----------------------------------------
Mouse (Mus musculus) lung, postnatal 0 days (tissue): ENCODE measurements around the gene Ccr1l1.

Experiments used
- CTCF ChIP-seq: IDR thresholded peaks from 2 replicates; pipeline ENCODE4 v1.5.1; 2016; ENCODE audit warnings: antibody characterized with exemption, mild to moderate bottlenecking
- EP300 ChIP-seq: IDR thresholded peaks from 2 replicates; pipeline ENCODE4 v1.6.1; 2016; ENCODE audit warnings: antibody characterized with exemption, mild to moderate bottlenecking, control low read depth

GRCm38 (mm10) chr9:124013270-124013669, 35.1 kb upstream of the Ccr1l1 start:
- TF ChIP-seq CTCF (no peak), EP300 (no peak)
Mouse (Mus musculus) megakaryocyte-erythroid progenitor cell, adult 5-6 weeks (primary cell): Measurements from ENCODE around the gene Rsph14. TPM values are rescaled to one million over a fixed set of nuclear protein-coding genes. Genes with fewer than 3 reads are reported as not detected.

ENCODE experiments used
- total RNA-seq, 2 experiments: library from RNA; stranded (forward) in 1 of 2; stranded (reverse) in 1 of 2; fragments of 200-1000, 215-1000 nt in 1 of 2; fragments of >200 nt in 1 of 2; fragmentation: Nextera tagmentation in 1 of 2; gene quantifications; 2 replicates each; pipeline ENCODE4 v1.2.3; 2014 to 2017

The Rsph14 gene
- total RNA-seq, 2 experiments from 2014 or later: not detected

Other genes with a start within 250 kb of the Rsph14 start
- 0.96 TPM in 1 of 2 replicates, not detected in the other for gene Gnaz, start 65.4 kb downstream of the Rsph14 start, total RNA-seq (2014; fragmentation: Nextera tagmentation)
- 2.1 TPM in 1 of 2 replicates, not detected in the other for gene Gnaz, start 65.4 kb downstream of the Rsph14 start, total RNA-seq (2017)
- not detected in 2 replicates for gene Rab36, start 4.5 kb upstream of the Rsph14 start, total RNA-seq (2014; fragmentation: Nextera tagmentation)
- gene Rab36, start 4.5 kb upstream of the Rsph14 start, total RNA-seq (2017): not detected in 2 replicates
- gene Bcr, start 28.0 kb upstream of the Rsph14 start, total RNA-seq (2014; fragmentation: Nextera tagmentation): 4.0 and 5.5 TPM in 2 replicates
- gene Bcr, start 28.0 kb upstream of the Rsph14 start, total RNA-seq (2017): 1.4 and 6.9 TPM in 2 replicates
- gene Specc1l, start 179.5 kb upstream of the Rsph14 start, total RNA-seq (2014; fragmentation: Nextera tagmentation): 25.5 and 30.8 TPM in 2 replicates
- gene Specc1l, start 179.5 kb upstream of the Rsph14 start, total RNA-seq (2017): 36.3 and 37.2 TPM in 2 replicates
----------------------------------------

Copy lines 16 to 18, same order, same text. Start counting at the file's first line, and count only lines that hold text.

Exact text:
- gene Rab36, start 4.5 kb upstream of the Rsph14 start, total RNA-seq (2017): not detected in 2 replicates
- gene Bcr, start 28.0 kb upstream of the Rsph14 start, total RNA-seq (2014; fragmentation: Nextera tagmentation): 4.0 and 5.5 TPM in 2 replicates
- gene Bcr, start 28.0 kb upstream of the Rsph14 start, total RNA-seq (2017): 1.4 and 6.9 TPM in 2 replicates